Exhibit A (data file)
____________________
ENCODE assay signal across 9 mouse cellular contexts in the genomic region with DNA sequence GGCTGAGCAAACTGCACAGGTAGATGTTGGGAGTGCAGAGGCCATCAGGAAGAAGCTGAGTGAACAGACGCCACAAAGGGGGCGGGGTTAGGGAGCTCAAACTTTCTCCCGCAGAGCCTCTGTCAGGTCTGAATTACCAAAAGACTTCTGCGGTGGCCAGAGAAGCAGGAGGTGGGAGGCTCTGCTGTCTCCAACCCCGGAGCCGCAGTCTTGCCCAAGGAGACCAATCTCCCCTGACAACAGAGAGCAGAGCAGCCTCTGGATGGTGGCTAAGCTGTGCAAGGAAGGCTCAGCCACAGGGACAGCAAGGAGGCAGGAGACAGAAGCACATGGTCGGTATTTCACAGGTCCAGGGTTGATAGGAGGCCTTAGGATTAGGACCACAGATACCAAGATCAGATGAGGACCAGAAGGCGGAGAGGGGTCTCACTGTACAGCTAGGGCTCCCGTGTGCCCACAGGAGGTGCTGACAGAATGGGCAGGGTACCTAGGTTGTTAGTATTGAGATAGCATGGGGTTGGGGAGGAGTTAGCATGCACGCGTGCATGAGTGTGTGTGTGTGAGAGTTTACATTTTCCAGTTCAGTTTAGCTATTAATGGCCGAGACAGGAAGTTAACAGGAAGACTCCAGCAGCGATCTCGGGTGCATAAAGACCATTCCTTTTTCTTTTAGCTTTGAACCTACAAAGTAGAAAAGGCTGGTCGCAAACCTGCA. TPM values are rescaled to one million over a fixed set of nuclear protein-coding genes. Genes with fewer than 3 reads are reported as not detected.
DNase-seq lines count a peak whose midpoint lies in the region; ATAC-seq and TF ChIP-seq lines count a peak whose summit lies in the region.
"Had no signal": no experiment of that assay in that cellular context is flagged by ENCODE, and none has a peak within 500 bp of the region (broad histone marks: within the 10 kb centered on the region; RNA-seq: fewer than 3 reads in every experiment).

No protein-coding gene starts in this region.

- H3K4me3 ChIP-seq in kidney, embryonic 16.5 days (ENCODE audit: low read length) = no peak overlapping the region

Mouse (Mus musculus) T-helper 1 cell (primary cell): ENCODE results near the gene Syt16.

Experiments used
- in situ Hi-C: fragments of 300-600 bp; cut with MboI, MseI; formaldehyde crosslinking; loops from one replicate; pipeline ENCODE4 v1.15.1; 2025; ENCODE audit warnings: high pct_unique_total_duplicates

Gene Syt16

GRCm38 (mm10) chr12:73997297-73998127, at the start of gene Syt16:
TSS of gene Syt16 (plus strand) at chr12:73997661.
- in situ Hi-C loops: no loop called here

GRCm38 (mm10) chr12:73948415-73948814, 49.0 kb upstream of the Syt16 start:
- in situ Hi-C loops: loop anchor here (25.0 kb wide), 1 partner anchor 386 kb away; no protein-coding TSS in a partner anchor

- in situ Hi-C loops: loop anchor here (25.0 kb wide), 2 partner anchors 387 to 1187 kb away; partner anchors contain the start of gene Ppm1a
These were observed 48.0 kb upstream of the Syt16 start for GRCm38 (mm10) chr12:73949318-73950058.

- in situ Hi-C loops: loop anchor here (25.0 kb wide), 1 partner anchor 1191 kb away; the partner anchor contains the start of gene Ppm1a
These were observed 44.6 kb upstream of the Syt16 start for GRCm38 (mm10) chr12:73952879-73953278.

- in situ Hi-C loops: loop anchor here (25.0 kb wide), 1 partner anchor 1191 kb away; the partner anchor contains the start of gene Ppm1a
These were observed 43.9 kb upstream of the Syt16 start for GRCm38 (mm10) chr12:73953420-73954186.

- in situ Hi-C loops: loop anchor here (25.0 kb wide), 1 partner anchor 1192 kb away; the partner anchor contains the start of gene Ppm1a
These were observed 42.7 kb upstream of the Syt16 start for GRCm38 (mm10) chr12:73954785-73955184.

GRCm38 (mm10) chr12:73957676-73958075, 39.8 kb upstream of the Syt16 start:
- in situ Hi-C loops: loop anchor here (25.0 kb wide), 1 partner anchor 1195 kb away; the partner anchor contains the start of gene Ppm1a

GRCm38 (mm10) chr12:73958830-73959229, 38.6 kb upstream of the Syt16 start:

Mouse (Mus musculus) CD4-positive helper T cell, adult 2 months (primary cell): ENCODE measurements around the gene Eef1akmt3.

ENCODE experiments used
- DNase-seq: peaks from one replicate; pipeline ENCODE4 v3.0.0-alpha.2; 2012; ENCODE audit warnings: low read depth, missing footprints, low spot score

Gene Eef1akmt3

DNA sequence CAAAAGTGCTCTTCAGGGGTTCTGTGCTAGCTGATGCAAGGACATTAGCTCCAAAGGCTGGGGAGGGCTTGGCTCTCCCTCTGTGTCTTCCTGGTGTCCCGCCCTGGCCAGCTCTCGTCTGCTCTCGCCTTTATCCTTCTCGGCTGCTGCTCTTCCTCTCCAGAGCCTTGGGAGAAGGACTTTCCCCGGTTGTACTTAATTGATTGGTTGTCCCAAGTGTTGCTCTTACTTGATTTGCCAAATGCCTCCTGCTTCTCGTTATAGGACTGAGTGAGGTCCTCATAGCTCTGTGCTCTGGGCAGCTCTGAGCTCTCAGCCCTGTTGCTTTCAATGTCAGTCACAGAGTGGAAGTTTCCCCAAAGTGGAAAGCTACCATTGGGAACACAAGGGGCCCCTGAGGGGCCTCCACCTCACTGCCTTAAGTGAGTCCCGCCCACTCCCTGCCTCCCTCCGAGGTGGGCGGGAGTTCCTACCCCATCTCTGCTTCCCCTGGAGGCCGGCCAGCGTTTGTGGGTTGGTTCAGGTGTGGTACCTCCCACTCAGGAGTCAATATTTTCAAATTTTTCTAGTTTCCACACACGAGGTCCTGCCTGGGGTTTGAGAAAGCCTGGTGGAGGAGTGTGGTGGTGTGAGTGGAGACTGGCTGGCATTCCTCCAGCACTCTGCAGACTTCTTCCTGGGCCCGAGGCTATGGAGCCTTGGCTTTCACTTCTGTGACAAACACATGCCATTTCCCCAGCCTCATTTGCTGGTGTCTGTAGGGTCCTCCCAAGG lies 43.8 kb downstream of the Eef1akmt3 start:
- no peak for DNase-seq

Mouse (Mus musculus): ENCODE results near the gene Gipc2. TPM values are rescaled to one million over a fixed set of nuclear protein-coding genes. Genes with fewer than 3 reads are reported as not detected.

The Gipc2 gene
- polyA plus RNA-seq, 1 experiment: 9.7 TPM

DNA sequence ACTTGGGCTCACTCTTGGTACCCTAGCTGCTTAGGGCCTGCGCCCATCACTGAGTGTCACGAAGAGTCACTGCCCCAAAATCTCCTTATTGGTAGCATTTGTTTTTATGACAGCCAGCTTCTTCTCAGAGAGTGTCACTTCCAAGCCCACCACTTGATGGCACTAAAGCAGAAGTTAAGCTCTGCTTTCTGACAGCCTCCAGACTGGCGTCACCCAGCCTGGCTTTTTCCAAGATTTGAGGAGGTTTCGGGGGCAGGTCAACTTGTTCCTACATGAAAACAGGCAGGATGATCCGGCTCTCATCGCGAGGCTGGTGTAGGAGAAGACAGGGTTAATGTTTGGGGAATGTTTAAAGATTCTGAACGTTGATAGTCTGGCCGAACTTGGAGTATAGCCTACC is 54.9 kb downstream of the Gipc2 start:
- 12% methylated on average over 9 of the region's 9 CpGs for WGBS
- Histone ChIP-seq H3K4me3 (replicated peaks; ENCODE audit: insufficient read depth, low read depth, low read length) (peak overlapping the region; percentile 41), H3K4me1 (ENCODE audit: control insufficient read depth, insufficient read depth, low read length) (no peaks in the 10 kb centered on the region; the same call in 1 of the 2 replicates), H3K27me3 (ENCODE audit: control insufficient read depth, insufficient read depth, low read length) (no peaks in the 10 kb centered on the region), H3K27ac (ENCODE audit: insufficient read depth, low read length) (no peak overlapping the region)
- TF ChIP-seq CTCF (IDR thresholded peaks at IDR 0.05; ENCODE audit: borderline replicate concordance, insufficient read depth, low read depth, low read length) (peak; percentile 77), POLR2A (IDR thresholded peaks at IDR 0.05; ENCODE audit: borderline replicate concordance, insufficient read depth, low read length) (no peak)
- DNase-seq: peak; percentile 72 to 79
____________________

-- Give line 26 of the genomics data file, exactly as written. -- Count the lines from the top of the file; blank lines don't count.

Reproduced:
Mouse (Mus musculus) CD4-positive helper T cell, adult 2 months (primary cell): ENCODE measurements around the gene Eef1akmt3.